British pop singer George Michael, who achieved fame as half of the duo Wham! before a breakout solo career, has died at his home in Oxfordshire, England, his publicist tells NPR. He was 53.
Michael had struggled with depression and faced both drug and health problems, reports NPR's Frank Langfitt; he postponed a series of concerts in 2011 after being hospitalized for pneumonia.
His manager told The Hollywood Reporter that he died of heart failure.
Michael was born Georgios Kyriacos Panayiotou in North London, the son of a Greek Cypriot restaurant owner.
Critics questioned the quality of some of his early lyrics, but Michael was extremely gifted at writing pop hooks. He was recently nominated for the Songwriters Hall of Fame and sold more than 100 million albums during his nearly four-decade career.
He was clearly the creative force behind Wham! Michael and guitarist and schoolmate Andrew Ridgeley produced huge hits, like "Freedom" and "Wake Me Up Before You Go-Go," as well as the seasonal staple "Last Christmas." Live audiences were drawn to the handsome duo's dynamic dance-heavy stage shows.
Michael soon went off on his own. In 1987, he released the album Faith, which eventually sold more than 25 million copies. Listen Without Prejudice Vol. 1 followed in 1990, which included the hit single "Freedom '90." Both albums also gained recognition for their racy videos. Michael won two Grammy awards, including best album for Faith in 1989.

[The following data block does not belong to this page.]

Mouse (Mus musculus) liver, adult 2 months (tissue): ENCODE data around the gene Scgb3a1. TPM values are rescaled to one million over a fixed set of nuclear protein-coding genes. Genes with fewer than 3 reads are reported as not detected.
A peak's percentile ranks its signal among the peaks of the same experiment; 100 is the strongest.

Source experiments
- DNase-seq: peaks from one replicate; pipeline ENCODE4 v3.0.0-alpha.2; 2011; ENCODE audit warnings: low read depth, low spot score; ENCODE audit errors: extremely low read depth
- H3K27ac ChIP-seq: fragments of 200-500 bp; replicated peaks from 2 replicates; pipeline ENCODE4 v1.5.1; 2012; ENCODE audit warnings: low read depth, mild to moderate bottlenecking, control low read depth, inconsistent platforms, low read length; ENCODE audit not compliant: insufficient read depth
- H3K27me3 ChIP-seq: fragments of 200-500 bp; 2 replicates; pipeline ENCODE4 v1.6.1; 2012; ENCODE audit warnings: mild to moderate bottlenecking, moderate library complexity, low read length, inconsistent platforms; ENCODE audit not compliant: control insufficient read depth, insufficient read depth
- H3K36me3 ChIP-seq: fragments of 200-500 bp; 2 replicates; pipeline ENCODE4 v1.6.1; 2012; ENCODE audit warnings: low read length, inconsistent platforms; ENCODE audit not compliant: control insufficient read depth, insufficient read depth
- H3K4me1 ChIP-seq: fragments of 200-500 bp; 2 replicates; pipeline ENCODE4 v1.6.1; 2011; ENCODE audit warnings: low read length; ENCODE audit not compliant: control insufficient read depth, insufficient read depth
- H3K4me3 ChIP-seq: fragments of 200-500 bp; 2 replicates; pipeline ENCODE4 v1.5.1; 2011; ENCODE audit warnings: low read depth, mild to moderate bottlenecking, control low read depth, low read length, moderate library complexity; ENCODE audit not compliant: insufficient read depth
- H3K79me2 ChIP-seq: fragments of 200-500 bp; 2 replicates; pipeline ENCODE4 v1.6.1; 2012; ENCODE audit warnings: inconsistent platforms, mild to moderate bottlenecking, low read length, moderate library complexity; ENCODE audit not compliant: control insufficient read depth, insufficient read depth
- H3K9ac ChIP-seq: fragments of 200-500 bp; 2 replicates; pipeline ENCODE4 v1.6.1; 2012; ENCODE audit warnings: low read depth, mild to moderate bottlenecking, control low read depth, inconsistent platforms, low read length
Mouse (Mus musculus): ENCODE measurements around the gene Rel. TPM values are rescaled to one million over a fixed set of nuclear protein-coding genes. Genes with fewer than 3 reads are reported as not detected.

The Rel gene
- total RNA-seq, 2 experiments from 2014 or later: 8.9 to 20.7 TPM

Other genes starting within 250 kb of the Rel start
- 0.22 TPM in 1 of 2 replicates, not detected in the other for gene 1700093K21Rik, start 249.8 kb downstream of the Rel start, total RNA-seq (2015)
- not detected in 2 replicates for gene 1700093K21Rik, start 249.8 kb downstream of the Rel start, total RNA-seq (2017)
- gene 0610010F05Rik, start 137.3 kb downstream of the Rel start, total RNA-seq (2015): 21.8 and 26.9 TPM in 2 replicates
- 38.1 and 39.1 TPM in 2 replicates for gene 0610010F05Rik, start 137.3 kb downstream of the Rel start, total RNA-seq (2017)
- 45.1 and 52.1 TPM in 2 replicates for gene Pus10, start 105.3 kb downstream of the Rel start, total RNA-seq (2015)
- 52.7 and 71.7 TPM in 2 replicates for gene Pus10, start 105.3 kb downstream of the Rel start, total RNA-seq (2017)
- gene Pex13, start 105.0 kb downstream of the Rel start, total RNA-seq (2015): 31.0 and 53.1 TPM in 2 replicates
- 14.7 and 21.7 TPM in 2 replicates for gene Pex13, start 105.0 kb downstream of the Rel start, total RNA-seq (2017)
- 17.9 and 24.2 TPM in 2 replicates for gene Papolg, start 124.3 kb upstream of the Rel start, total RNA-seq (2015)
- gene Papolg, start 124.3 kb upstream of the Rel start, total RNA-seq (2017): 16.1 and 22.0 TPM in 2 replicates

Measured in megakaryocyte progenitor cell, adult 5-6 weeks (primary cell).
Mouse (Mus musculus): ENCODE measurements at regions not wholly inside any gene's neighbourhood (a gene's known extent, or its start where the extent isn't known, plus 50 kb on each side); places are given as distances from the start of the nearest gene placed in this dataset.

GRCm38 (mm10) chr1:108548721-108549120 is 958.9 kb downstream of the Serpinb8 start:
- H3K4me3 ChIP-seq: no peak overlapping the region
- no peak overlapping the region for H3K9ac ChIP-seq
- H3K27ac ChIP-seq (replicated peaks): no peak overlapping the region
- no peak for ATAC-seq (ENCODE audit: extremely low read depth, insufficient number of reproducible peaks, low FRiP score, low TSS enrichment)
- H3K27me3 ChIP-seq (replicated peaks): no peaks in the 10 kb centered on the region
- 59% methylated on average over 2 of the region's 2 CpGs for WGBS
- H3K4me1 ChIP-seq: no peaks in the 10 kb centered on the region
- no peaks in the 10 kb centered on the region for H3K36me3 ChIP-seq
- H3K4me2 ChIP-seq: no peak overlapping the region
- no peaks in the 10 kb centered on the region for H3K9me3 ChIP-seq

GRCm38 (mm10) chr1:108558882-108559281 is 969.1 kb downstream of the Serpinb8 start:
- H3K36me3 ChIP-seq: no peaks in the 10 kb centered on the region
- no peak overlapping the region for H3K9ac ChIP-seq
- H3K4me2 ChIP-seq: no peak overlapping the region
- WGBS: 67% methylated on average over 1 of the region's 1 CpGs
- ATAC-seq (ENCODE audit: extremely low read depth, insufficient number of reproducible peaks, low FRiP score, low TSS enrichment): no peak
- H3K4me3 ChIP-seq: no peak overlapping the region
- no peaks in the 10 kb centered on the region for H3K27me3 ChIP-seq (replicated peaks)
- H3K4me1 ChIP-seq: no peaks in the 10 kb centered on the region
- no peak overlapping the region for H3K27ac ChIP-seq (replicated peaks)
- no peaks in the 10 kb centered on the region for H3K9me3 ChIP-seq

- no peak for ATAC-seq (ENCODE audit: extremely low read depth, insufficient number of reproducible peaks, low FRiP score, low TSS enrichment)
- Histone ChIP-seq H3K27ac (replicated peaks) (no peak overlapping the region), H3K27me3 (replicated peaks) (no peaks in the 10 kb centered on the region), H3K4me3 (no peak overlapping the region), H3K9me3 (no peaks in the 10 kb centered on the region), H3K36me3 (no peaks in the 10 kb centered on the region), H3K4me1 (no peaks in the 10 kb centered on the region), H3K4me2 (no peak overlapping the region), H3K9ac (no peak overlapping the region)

At the time of his biggest hits, The Associated Press notes, Michael had not disclosed his homosexuality:
"Much of his chart success was based on his sex appeal to young women. His look was raw and provocative, with tight jeans, tight T-shirts, black leather jackets and designer stubble, and his videos pushed the accepted limits with many lingerie-clad models vying for Michael's attentions on screen.
"But Michael's situation changed abruptly in 1998 when he was arrested for lewd conduct in a public toilet in Los Angeles after being spotted by a male undercover police officer."
The arrest eventually led to his coming out.
Michael's career and popularity as a live performer remained strong afterward, if no longer chart-topping, the AP reports, "despite a growing number of run-ins with police, many of them stemming from a series of driving-under-the-influence-of-drugs incidents."